In this episode of Inside Appalachia, we listen back to Jim Shaffer's story. We'll hear other stories about Appalachian artisans and folklorists who say holding on to Appalachian traditions matter.

West Virginia Morning
West Virginia Public Broadcasting

On this West Virginia Morning, geologic studies indicate West Virginia is the largest geothermal hotspot on the East Coast. So why don’t we hear more about it? Liz McCormick reports, some counties in West Virginia have been pushing the envelope for a future in geothermal energy use.

Tuscarora Elementary School, Geothermal
Liz McCormick / West Virginia Public Broadcasting

We hear a lot about coal and natural gas in West Virginia - even solar and wind. But what about geothermal energy? Science indicates West Virginia is the largest geothermal hotspot on the east coast. So why don’t we hear more about it? Well, some counties in West Virginia have been pushing the envelope for a future in geothermal energy use…like in a handful of public schools.

Country Roads

Sep 21, 2017

On this episode of The Front Porch - we announce a sad departure.

Also, what is it about "Country Roads?" Why do North Korean waitresses love it so much?

And finally, why are our country roads in such crappy condition, and should we vote "Yes" on the road bond to fix them?

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A new health care bill to replace the Affordable Care Act was recently introduced in the U.S. Senate. The bill would fundamentally alter Medicaid financing and reduce federal spending for health coverage, according to a new analysis released today by the nonpartisan think tank Kaiser Family Foundation.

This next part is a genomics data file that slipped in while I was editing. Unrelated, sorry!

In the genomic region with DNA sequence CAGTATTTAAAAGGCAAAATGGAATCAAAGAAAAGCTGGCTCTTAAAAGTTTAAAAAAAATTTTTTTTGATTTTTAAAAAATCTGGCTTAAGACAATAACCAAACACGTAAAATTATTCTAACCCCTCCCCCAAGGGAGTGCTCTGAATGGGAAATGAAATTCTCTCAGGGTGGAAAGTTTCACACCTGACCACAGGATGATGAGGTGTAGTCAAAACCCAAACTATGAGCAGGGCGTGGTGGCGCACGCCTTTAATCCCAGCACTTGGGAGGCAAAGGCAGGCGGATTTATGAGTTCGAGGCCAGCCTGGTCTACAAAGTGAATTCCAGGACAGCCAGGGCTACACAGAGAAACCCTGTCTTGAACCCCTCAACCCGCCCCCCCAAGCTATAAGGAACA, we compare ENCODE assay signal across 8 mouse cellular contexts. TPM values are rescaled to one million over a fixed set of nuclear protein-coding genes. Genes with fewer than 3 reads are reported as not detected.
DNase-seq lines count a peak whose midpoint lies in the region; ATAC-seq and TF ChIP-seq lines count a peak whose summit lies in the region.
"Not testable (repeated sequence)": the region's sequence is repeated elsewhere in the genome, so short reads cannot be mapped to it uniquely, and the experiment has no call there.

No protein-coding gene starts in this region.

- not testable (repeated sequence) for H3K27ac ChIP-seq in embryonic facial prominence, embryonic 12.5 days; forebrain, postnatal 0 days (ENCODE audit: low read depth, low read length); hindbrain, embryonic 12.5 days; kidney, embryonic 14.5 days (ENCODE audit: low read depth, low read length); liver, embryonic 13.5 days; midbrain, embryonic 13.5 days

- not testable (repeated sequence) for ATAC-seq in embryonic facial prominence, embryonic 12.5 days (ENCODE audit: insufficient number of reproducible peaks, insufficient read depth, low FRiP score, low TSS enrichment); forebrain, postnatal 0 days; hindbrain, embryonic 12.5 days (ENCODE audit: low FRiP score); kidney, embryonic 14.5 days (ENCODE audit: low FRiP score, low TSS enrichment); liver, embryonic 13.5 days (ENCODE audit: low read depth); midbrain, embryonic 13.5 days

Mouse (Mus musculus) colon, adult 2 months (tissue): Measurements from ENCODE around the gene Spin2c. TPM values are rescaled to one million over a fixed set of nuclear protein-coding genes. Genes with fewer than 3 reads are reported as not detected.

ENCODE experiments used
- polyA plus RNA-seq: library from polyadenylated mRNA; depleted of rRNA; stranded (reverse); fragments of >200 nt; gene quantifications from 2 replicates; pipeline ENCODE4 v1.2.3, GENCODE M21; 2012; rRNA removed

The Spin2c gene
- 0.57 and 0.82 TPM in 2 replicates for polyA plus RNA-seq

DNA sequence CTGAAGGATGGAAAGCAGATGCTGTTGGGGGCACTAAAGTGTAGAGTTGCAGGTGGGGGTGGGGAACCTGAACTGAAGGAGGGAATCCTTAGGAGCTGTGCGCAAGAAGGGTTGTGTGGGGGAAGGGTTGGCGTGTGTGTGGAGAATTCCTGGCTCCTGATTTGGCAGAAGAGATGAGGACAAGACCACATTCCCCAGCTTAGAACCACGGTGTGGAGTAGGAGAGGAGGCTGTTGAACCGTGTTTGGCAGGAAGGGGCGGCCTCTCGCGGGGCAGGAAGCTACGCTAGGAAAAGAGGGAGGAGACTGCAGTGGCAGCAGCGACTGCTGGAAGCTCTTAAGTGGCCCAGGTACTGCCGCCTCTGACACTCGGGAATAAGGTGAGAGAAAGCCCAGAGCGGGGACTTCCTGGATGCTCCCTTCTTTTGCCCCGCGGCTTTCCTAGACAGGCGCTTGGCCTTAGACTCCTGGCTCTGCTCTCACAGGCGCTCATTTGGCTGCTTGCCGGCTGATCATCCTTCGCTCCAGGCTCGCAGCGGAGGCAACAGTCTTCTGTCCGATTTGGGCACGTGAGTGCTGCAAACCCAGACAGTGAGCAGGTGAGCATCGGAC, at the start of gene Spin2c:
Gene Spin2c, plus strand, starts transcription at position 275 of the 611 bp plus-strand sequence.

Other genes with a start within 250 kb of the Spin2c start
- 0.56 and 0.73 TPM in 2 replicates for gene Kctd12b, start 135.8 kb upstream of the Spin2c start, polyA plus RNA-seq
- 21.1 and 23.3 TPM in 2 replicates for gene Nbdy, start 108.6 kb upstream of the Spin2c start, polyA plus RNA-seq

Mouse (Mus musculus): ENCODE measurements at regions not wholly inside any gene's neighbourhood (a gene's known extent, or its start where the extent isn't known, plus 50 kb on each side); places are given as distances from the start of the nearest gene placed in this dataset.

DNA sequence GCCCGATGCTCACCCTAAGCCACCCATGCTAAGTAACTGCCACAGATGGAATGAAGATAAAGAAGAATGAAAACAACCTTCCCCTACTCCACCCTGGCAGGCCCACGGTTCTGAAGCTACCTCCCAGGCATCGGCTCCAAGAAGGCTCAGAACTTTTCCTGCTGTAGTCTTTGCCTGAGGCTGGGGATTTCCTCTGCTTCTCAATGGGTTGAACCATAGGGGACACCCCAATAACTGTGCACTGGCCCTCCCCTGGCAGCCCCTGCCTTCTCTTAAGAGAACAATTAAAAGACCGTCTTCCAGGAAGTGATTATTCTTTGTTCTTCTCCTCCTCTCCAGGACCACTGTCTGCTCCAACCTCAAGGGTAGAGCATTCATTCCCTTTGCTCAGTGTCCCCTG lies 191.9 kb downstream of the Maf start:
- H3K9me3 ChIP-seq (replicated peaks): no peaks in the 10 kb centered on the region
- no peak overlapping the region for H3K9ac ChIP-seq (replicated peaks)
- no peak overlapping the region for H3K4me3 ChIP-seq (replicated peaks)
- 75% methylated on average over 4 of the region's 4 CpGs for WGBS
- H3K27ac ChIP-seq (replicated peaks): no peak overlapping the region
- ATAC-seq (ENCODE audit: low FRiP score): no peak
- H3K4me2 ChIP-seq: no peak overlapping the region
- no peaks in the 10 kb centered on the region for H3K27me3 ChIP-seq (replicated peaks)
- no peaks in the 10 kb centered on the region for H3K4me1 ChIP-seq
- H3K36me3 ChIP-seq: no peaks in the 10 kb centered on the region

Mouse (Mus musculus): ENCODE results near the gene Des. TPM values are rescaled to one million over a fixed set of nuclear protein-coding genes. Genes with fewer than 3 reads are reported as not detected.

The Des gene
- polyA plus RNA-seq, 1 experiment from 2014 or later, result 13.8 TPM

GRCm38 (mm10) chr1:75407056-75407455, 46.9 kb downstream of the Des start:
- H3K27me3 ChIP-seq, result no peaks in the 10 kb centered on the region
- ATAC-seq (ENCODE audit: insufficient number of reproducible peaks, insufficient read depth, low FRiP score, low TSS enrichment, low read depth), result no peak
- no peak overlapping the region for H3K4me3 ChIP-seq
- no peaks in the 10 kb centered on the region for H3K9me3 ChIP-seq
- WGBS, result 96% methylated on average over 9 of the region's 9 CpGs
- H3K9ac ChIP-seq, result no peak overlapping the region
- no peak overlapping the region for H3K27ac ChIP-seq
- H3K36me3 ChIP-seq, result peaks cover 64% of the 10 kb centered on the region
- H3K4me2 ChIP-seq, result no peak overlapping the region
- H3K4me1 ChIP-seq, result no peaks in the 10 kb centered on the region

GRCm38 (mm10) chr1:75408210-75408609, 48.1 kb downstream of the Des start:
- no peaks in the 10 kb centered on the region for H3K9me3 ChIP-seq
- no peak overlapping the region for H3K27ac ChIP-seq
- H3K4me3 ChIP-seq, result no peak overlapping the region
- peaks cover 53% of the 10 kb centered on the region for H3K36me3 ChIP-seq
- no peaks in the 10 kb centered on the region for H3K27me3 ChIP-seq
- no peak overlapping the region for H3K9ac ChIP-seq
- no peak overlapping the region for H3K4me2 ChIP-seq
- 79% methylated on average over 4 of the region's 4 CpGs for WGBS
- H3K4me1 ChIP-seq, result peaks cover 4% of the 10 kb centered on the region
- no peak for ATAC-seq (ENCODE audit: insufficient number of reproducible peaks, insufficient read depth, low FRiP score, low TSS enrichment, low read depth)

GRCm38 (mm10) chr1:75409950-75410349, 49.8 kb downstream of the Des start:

Caliber Comics

A few years back, West Virginia writer and filmmaker Danny Boyd stepped into the world of graphic novels, releasing books under his cult-classic Chillers franchise, as well as other stories. One of which was Carbon, a mythological world set in an alternative West Virginia and dealing with an ancient race of people and their effect on the coal industry thousands of years later. The follow-up, Salt, was released in late-2016 and picks up where Carbon left off. We spoke with Boyd about his latest graphic novel, some of the social and environmental issues addressed in the story and why he’s just now getting around to promoting it the way he would have liked.

Nicole Erwin / Ohio Valley ReSource

Talks on renegotiating NAFTA, the North American Free Trade Agreement, are set for later this month and farm country is concerned about the potential fallout from a trade dispute. Pork producers are especially nervous about the implications of a threat from President Trump to place a 20 percent tariff on Mexican food imports.